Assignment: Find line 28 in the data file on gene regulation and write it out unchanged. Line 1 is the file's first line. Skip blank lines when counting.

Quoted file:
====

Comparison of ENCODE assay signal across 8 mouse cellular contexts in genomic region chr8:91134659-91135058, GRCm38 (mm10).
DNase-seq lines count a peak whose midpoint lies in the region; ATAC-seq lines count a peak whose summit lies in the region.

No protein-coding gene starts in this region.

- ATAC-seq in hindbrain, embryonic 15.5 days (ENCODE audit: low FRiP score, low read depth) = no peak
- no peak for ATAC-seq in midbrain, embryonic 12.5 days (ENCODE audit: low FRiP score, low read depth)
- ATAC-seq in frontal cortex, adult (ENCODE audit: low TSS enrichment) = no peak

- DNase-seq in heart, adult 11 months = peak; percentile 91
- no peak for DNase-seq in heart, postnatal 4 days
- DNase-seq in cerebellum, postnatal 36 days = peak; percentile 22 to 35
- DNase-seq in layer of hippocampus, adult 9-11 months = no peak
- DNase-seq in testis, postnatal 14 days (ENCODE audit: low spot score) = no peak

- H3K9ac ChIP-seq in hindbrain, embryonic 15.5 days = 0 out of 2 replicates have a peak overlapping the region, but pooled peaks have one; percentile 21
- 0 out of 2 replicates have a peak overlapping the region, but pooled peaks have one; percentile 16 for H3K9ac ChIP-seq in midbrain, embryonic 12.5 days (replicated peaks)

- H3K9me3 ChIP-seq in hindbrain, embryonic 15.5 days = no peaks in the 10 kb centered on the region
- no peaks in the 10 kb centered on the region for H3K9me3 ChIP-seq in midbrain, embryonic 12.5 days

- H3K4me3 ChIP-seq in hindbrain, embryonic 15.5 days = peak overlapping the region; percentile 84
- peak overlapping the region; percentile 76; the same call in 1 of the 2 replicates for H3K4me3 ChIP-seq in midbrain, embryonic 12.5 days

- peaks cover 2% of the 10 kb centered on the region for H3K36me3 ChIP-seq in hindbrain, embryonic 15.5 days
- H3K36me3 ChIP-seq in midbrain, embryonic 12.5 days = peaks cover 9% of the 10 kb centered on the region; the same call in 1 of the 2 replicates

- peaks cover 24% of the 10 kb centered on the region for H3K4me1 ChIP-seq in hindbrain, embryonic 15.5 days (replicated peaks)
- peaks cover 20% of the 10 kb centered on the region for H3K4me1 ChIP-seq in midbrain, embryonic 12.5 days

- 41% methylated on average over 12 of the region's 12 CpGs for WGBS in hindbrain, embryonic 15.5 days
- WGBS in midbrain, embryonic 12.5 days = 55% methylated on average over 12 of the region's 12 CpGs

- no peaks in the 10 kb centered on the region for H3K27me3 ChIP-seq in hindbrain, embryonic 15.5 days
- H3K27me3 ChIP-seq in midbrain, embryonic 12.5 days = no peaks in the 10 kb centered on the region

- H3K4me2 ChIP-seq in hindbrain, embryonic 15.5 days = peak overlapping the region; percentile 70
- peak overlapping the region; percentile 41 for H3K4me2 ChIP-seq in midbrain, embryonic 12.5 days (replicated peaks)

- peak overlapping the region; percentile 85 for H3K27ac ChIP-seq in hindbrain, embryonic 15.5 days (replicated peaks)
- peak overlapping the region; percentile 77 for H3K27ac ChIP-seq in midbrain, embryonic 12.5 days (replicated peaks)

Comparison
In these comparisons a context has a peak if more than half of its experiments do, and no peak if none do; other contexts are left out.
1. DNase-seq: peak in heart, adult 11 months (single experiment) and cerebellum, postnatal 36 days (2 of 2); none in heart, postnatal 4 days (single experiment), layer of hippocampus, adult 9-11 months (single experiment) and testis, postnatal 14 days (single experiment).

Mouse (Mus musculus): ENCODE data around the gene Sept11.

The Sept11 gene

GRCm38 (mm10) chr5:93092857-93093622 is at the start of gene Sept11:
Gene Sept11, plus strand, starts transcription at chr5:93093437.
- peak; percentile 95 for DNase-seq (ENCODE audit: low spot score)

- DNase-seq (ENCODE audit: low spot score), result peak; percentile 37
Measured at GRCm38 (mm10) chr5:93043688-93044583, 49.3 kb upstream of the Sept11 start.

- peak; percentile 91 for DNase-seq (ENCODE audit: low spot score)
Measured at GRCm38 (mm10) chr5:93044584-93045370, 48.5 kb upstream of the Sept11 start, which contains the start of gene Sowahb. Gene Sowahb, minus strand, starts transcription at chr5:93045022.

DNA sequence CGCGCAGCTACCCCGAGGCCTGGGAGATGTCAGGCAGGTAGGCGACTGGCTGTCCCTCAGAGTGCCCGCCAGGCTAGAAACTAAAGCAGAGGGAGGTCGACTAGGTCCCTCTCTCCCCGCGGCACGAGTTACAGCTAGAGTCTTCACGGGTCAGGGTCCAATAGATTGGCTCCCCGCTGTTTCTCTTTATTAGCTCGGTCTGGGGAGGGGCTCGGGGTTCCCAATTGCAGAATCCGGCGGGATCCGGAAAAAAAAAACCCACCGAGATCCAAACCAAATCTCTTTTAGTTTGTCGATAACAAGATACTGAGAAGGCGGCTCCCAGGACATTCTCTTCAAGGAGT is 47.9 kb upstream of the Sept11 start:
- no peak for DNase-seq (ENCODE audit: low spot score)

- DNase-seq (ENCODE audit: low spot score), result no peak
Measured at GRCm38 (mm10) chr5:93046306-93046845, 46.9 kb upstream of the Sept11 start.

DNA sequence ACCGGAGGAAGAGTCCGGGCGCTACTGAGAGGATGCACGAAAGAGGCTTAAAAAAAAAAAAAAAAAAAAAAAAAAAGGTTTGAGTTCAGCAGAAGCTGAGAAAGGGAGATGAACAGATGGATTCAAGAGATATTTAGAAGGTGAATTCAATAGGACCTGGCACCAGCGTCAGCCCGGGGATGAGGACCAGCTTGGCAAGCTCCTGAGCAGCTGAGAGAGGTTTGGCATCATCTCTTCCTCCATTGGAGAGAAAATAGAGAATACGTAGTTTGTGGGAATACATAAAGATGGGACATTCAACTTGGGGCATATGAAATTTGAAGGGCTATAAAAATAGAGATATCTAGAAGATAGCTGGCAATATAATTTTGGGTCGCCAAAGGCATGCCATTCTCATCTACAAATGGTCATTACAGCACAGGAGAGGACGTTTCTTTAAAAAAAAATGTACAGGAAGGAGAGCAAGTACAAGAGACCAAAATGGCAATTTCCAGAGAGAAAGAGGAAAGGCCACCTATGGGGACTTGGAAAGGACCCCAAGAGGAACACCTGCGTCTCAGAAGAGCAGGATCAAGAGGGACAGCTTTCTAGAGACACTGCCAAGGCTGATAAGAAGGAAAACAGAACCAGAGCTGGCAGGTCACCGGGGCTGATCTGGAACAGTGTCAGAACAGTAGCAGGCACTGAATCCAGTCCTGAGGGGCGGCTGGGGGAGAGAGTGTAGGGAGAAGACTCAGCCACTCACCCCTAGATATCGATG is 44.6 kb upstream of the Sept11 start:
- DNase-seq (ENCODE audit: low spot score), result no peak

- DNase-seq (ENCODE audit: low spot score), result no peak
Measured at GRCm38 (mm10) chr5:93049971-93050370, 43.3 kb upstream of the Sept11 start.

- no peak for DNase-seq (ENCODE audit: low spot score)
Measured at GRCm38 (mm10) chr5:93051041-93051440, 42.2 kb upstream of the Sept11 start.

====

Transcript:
- peak overlapping the region; percentile 85 for H3K27ac ChIP-seq in hindbrain, embryonic 15.5 days (replicated peaks)